Link #98: The Leaning Tower of Pisa Is Actually Growing Shorter on One Side!

5

 

Chain of Facts - A Connection of Facts

Link #98: The Leaning Tower of Pisa Is Actually Growing Shorter on One Side!

The_Leaning_Tower_of_Pisa
The Leaning Tower of Pisa. Image credit: McPig, (CC BY 2.0)

In our last post, we explained how lightning doesn’t always travel from the sky to the ground. We revealed that about 1 percent of lightning goes the other way and that many instances of ground-to-sky lightning are preceded by conventional lightning. The upward lightning usually originates from a skyscraper or tower, but the tower has to be taller than older constructions like the Leaning Tower of Pisa. In fact, the Leaning Tower of Pisa has actually been growing shorter for most of its life. How’s this possible? Read on!

Previous Link  in the  Chain of Facts
Next Link in the Chain of Facts




Has the Leaning Tower of Pisa Always Been Growing Shorter?

Pisa_Tower_Italy
La Tour de Pise depuis son jardin. Image credit: Gimli_36, (CC BY-SA 2.0)

The Leaning Tower of Pisa was actually growing shorter for most of its life. The tilt of the Leaning Tower of Pisa exists because one side of the tower has always been sinking into the ground. The tower was constructed in phases with the process beginning way back in 1173 and being completed in 1319.

Notably, the tower gradually sank on one side to a point where it was leaning at 5.5 degrees. However, because of the dangers involved, Italy asked for help from the world to fix the tilt of the tower in 1964. Multiple professionals came together to fix the tilt and succeeded by 2008.


Why has the Leaning Tower of Pisa Been Sinking over the Years?

Pisa_schiefer_turm_gewichte_1998_01
Leaning tower of Pisa – lead counterweights. Image credit: Rolf Gebhardt, GFDL.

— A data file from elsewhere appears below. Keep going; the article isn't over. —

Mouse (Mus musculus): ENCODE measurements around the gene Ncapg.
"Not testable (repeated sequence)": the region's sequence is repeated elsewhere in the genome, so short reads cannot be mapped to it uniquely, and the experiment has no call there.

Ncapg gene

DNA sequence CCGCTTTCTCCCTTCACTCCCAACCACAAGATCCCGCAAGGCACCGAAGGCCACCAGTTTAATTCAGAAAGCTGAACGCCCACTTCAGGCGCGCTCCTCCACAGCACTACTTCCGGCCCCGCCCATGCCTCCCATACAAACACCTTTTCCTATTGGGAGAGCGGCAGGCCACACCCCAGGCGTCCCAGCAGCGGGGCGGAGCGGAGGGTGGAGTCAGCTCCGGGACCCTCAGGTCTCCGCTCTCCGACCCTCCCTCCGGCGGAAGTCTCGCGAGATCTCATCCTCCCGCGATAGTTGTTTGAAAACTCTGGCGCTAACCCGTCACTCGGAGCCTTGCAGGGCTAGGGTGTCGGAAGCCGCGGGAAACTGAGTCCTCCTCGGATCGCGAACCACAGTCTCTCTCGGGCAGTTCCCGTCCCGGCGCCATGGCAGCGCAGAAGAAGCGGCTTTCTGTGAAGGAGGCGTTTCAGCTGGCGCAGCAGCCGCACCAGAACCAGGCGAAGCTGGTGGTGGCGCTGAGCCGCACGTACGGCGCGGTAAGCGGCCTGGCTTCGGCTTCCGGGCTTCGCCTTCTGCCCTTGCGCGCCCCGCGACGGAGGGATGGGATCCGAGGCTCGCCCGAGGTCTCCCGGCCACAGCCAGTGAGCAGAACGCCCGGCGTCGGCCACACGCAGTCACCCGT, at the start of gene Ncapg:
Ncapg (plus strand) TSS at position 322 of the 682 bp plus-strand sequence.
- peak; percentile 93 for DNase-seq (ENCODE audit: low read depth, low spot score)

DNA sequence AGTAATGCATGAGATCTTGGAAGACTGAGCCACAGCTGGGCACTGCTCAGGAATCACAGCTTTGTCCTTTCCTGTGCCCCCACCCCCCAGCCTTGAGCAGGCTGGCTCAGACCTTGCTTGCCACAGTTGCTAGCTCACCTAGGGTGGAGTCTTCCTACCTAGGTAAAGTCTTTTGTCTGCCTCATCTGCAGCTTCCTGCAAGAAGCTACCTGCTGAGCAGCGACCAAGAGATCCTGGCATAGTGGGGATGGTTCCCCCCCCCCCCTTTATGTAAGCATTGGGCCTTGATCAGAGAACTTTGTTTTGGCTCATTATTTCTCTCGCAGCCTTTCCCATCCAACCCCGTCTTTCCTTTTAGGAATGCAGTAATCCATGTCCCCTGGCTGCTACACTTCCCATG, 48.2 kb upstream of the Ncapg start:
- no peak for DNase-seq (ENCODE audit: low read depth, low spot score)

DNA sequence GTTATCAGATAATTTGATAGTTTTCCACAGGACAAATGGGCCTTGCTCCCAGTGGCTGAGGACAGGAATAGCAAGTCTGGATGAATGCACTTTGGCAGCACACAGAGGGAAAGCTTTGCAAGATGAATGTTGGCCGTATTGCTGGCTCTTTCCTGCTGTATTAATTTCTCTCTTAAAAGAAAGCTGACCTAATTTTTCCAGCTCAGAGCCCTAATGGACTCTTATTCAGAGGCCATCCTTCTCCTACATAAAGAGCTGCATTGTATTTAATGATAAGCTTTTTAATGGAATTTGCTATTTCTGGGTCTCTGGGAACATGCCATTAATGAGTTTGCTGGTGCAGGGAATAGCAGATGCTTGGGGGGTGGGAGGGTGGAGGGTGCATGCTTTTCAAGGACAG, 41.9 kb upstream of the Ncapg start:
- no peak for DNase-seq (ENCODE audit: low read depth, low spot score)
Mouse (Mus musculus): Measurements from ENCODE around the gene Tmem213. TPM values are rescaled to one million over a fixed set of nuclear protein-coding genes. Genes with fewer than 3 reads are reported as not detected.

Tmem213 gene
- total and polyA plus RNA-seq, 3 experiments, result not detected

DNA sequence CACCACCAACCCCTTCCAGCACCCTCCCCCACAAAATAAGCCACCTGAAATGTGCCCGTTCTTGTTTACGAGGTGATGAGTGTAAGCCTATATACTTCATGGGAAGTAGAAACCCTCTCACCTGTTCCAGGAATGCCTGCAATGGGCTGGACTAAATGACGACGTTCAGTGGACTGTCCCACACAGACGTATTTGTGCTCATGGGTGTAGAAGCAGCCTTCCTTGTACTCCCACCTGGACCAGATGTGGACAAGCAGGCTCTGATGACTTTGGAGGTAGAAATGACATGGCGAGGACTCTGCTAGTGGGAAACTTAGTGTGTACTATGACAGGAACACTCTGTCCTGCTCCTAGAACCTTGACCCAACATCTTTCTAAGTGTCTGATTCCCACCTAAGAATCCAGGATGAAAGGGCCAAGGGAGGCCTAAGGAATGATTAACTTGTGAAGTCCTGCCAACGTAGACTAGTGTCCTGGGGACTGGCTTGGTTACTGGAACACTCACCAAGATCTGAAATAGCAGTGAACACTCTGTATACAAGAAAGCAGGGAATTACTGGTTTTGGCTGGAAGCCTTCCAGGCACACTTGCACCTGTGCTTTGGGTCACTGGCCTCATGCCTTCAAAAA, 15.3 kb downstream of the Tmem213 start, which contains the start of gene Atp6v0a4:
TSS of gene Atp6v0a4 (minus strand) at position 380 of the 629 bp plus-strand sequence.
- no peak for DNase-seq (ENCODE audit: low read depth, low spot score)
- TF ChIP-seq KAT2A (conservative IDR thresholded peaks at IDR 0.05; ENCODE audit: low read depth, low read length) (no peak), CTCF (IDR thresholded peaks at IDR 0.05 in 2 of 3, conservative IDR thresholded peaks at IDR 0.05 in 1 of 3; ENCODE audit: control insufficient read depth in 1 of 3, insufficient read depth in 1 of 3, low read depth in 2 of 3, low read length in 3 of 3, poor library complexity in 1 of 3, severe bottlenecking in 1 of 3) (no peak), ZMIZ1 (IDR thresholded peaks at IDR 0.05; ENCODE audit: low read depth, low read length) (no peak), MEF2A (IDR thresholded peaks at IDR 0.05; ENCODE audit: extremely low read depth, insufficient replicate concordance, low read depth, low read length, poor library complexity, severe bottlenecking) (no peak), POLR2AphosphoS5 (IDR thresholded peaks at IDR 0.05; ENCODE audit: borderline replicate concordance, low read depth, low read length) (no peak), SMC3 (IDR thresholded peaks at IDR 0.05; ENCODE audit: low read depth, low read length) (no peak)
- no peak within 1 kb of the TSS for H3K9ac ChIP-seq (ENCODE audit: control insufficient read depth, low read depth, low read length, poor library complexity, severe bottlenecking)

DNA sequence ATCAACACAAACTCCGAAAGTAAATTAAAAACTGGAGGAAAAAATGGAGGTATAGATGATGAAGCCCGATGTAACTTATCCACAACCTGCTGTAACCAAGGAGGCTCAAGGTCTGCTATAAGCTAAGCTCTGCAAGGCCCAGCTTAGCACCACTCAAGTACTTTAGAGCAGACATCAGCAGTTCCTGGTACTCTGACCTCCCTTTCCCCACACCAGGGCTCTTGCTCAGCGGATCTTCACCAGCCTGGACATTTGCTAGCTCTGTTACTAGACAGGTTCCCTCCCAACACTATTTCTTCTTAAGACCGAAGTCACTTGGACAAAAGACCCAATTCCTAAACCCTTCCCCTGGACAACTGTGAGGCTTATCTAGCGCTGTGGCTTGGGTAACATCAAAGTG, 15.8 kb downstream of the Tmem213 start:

The first phase of the construction of the Leaning Tower of Pisa involved the first two floors and lasted for five years. The foundation of the tower was laid at this time and it was only as deep as 3 metres.

In addition to this, the Leaning Tower of Pisa was constructed on a piece of ground with an unstable and loose subsoil layer. The subsoil is the layer of soil just below the topmost layer of soil on the ground.

The construction was halted for the next 99 years which caused the tower to get the slant but also allowed the layer of soil to stop moving and settle down a little more. This slowed down the tilting of the tower, but it still continued to happen till 2008 when it was stabilised for good.


How Was the Tilt of the Leaning Tower of Pisa Fixed?

It took a very long time for the Leaning Tower of Pisa’s tilt to be fixed. This was because one of the requirements was that the tilting of the tower be stopped for the foreseeable future.

During the second phase of the tower’s construction in 1272, it was decided to compensate for the tilt by making future floors disproportionate. What they did was make one side of floors longer and kept the other side shorter. This countered the tower’s tilt to a certain extent, but made the tower curve.

After Italy called for international help in the 20th century, experts like mathematicians, engineers and historians came together to discuss the best ways to fix the tilt of the tower.

The studies went on for 26 years before it was decided to straighten the tower by removing soil from the higher end. More soil was removed in 2008 causing the tower to become stable for the next 200 years.




Can you Guess the Next Link in the Chain?

What will be the next link in our Chain of Facts? Think you might know? Scroll down to add a comment below with your best guess.

Previous Link  in the  Chain of Facts
Next Link in the Chain of Facts

You can view the full list of links in the chain here.


Sources:

http://en.wikipedia.org/wiki/Subsoil
http://en.wikipedia.org/wiki/Leaning_Tower_of_Pisa#History_following_construction

LEAVE A REPLY

Please enter your comment!
Please enter your name here